We know you’re not the judgy sort, but it’s always nice to be reminded: Staying at home or going back to work is a choice best made by each family, and it’s one that doesn’t require the views of outsiders. If you choose to be a stay-at-home parent, you may hear things like “You must have so much free time!” or “It must be nice not to work!” Don’t let it get to you.
Breastfeeding and weaning
If you decided to nurse and haven’t already done so, you might feel like it’s time to wean your toddler. Many lactation experts say that gradual weaning (which can take several months to a year) is best for both you and your kid, who has come to rely on the boob as part of their routine. You might want to try setting nursing boundaries—for instance, tell your tot that they can only breastfeed before bed, once during the day or whatever schedule works best for you. Just know that it doesn’t come super-easy for some parents and babes—you may have a resistant toddler who wants none of this new routine. Try to be patient.
Honestly, transitions are bloody hard. If you’re still trying to get used to being at work, doing the daycare dash, getting dinners made and keeping track of a busy toddler, it’s understandable if you’re feeling down. (Being home on parental leave isn’t a cakewalk, but it’s definitely tough to go from full-time parenting to your new reality.) If you’re feeling super-stressed and overwhelmed, ask for help. Believe us, you’re certainly not the first parent to feel anxious.
Stuff no one tells you
Sleep and feeding schedule for your 12- to 18-month-old babyIf you and your partner are back at work and your tot is making their first appearance at daycare, there’s something you should know—daycare is serious business. There are a bunch of things you probably won’t find out (in case you’re wondering, the food likely isn’t as nutritious as you were told and that daily outdoor time doesn’t always, well, see the light of day) and just so you’re aware, your kid will come home with almost every gross germ you can think of. Oh, and try not to piss off the teachers—if your kid poops before you leave, it’s your diaper to change; make sure you bring supplies (sunscreen, hats, etc.) when you’re asked; and for goodness sake—don’t you dare be late.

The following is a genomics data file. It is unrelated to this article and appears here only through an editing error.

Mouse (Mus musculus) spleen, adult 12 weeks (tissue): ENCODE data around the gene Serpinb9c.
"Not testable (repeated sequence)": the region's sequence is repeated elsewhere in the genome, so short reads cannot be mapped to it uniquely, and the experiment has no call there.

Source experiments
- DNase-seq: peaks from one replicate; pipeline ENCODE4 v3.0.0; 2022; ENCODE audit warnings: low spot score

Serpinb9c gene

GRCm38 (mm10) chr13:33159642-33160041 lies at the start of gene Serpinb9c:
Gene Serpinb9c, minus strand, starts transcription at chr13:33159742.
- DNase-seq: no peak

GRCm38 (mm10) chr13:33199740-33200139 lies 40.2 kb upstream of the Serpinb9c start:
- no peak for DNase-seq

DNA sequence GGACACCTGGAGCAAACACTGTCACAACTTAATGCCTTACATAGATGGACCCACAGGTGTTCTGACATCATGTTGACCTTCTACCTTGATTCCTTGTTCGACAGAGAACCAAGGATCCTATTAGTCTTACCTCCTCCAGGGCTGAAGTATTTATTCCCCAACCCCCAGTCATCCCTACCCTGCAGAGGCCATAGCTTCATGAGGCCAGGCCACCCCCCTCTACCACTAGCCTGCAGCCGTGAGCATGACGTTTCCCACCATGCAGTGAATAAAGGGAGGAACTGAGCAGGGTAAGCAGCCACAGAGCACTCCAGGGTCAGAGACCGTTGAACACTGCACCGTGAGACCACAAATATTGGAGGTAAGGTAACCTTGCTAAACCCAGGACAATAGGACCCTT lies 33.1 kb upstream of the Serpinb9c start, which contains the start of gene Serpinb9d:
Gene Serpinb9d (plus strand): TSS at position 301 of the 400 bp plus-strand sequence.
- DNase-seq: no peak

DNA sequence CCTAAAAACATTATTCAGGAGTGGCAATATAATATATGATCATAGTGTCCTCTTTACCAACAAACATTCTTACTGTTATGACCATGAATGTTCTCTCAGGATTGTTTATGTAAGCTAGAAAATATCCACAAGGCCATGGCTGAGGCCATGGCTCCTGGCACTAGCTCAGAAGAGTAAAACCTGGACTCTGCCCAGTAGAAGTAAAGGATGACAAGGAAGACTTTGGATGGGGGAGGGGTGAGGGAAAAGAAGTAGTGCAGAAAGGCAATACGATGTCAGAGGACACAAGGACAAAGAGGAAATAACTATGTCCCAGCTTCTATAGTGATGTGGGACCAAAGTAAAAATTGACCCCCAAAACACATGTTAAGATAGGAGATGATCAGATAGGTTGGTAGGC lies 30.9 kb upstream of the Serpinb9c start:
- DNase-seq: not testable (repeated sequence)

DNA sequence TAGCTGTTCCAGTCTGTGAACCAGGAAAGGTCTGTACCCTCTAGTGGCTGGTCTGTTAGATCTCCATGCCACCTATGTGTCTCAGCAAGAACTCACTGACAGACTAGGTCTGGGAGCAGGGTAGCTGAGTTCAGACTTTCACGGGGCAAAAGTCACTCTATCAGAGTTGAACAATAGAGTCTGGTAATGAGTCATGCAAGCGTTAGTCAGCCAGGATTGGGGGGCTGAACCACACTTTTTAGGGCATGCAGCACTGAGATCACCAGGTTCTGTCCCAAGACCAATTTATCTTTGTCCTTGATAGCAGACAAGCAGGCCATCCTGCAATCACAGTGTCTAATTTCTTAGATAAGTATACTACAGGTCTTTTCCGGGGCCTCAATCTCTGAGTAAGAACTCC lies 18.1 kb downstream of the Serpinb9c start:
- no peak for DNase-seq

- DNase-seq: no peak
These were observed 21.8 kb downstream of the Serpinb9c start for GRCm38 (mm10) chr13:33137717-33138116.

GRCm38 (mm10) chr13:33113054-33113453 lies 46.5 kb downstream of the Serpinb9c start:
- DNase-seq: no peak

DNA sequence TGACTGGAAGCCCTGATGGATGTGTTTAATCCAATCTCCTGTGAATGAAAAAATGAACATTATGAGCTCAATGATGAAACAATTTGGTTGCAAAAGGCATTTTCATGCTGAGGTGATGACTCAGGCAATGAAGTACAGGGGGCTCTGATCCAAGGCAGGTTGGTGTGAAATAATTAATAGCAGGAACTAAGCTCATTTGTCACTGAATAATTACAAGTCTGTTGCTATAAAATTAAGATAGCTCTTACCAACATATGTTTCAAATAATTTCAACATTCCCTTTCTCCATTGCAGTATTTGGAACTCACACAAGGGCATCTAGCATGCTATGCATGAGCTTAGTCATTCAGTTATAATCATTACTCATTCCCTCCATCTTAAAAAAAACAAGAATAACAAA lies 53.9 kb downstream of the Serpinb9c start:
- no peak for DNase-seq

Just for fun
Yup, your baby’s not a baby anymore
You probably still call your 13-month-old a “babe,” but there are a whack of sure-fire signs that they’re growing up and officially out of the baby stage. Here are five of our favourite ways to tell that you’ve got a toddler on your hands.
- They have completely illogical (and irrational) tantrums. You put jam on their toast? Are you new here? You didn’t let them walk the 80-pound dog on their own? You are the actual worst.
- They’re soaking right through their diapers at night (and you find yourself wrestling with them to change them). No one likes a droopy rear.
- They ask to use the potty, then make you sing ridiculous pee and poop songs to get them to go. Then they get off…and wet their diaper. (See number 2.)
- They escape from their crib and stand beside your face while you’re sleeping. Yes, you’ll jump when you open your eyes to a pair of wee eyes staring at you.
- They suddenly have their own opinions, and you suddenly have to listen to them. (See number 1.)
If you’re anything like the editors at Today’s Parent, you can’t get enough of shopping for your kid (yeah, we know having children is freakin’ expensive). One of our favourite shopping destinations doesn’t just have cool home decor finds; they also have a big assortment of stuff for the little ones—not to mention cheap hot dogs and ice cream cones. Yes, we’re talking about Ikea! Here is some Ikea kids’ stuff we’re sort of obsessed with.
Fancy high chairs can be pretty pricey, but you can save that cash for your kid’s college tuition thanks to IKEA, which has thoughtfully provided parents with a simple, durable option that’s dirt cheap. ANTILOP highchair with tray, $25, ikea.ca